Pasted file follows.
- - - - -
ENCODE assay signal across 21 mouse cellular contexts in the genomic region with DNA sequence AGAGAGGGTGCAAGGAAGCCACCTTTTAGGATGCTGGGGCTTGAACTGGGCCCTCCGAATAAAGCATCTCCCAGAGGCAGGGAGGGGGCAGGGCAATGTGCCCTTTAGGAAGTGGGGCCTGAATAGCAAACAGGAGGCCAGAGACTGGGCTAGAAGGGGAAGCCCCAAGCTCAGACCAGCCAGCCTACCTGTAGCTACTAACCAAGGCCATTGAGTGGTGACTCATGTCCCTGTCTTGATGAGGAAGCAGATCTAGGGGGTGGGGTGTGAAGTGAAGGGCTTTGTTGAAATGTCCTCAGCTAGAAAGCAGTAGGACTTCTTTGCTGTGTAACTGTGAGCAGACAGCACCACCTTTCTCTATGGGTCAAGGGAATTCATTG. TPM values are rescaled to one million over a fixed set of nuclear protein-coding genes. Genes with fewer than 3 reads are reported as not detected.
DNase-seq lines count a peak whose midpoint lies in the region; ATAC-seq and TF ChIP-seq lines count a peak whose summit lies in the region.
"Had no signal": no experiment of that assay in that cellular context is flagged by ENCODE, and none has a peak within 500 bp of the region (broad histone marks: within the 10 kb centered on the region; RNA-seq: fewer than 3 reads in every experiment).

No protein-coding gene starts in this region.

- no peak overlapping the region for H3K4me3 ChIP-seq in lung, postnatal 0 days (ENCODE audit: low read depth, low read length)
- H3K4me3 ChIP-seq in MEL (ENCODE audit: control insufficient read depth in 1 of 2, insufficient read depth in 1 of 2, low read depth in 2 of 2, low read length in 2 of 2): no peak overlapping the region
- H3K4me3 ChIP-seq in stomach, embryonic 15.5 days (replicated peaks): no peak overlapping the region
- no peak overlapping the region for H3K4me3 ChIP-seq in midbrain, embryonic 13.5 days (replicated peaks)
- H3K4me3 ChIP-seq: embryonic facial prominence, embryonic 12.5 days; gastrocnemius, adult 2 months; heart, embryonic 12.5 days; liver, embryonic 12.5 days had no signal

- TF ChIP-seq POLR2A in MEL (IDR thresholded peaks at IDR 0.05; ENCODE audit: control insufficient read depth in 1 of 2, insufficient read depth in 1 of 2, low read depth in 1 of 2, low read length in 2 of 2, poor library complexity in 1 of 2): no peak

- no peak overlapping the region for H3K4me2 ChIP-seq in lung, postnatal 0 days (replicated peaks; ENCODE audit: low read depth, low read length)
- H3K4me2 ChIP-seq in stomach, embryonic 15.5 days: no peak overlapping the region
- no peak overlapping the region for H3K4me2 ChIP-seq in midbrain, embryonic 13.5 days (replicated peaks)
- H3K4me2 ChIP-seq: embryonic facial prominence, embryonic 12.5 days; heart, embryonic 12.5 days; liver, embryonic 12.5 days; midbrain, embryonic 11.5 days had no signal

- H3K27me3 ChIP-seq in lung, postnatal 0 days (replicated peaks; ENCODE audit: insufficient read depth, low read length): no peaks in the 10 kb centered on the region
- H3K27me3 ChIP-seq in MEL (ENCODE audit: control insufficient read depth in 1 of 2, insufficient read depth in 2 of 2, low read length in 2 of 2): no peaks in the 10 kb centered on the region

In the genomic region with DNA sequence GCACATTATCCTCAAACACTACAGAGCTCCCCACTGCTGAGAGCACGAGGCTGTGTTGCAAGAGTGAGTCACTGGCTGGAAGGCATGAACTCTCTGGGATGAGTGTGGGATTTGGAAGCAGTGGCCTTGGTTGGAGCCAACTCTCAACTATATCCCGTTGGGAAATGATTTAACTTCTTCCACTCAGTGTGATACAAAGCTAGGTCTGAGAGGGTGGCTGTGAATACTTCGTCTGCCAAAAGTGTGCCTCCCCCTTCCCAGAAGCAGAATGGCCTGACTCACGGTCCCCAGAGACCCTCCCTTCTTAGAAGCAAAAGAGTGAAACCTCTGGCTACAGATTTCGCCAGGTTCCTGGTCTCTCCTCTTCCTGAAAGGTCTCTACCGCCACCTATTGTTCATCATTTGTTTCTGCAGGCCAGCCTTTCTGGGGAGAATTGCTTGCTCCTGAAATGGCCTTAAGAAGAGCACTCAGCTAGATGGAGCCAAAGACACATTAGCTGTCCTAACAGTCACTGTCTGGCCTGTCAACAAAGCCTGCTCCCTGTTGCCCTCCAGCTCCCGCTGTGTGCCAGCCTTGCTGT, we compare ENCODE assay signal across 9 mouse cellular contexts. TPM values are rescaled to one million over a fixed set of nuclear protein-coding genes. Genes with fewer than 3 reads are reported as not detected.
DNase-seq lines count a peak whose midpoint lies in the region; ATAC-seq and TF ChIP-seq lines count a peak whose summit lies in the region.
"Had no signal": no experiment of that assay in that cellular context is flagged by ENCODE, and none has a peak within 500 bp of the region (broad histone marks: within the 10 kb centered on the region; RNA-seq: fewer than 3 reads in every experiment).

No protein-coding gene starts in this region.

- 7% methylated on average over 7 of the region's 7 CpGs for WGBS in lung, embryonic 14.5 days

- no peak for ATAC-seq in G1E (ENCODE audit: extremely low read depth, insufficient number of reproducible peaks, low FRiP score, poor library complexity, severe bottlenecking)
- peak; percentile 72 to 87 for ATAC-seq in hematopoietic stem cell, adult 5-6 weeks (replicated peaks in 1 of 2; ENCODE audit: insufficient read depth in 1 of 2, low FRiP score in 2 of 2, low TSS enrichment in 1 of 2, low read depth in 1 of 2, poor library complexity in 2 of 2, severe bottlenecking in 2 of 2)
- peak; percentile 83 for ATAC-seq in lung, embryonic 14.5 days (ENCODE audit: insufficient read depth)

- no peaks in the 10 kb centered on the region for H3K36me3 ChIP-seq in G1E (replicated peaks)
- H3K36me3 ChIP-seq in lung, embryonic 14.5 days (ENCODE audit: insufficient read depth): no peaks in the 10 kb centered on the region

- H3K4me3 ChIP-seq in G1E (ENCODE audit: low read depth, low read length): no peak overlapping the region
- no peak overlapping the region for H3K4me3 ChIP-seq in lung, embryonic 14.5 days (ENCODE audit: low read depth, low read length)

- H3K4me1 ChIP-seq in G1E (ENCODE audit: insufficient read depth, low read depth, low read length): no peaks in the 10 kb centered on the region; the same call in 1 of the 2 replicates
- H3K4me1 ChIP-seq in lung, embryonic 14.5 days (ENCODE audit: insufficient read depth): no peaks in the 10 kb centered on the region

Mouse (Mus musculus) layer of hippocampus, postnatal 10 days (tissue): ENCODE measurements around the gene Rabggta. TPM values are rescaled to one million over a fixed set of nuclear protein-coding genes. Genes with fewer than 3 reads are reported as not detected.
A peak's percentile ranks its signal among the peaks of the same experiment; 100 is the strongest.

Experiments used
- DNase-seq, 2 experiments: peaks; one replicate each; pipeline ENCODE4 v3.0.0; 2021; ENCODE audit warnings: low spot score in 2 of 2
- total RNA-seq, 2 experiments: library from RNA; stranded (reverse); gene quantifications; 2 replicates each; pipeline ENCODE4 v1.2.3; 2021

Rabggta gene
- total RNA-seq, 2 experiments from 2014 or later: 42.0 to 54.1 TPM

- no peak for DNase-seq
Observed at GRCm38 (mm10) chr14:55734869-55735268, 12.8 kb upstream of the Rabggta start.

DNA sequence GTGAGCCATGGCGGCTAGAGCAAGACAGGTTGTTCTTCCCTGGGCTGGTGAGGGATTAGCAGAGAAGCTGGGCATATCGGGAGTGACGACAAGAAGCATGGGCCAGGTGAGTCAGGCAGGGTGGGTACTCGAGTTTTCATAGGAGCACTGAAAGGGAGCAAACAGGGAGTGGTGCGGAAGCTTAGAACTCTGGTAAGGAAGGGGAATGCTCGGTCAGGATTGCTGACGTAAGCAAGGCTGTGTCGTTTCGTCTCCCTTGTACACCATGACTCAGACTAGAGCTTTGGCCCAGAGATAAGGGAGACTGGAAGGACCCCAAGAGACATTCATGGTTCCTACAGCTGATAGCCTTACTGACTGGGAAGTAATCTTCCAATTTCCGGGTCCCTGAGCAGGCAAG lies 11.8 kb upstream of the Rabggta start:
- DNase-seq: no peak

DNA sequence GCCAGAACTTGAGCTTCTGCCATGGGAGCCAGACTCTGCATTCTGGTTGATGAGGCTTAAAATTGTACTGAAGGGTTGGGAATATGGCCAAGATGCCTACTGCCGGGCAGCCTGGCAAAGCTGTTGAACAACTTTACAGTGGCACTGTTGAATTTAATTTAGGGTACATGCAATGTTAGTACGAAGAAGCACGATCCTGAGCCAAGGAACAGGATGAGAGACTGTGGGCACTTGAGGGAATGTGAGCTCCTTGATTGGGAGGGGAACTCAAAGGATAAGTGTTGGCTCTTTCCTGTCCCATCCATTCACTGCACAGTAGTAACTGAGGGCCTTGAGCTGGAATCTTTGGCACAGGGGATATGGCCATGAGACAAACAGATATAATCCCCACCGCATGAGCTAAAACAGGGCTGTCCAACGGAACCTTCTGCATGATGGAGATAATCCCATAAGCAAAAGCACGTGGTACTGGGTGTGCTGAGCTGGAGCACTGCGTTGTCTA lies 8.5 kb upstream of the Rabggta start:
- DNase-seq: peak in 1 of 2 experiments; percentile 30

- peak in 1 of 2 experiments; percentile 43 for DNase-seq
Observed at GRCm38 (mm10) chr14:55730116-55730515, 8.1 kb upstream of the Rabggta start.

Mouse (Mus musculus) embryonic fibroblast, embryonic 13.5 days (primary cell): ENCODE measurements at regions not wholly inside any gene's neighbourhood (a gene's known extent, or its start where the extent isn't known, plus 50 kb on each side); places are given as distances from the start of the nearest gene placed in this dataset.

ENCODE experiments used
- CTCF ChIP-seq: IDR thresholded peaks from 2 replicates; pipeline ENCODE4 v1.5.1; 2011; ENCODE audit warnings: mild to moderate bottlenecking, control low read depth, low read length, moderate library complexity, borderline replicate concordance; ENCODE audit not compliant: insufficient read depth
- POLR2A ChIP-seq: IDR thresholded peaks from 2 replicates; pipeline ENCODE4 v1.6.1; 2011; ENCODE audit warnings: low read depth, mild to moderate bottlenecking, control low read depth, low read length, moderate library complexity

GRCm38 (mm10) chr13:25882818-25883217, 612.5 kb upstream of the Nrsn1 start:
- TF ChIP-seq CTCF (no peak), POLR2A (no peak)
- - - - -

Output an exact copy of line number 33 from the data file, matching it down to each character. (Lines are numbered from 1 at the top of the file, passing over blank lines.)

Experiments used